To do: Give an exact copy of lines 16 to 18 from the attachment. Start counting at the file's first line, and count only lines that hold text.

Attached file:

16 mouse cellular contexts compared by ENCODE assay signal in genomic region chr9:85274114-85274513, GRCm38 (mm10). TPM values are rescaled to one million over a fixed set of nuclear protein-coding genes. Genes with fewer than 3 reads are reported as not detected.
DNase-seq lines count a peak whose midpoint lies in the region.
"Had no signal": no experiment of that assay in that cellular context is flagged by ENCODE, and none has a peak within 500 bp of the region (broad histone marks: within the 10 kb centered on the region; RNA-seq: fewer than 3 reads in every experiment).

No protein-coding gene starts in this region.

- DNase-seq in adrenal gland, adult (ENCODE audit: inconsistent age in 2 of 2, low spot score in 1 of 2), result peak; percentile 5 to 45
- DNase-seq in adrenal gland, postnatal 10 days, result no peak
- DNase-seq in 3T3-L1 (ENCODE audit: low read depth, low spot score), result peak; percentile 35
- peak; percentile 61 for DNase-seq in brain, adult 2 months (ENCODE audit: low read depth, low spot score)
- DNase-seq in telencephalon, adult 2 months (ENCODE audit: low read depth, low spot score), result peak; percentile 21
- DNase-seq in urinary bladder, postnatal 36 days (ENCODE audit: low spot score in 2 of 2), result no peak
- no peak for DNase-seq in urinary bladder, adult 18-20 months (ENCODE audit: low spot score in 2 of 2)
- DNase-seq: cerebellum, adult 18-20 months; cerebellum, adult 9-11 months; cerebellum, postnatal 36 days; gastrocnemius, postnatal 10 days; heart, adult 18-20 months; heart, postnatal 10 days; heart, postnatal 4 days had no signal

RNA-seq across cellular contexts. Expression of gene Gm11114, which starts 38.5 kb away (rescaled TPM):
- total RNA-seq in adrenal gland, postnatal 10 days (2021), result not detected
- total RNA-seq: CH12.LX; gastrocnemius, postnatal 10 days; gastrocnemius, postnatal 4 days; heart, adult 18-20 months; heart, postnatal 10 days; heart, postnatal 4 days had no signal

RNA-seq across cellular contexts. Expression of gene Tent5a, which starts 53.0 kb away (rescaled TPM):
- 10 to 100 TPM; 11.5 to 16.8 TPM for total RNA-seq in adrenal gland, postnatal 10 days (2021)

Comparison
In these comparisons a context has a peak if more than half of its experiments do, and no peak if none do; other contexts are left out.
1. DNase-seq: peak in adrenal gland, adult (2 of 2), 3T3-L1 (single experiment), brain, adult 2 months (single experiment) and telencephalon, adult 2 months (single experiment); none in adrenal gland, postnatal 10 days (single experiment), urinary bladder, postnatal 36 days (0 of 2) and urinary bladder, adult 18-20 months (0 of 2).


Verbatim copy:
RNA-seq across cellular contexts. Expression of gene Tent5a, which starts 53.0 kb away (rescaled TPM):
- 10 to 100 TPM; 11.5 to 16.8 TPM for total RNA-seq in adrenal gland, postnatal 10 days (2021)

Comparison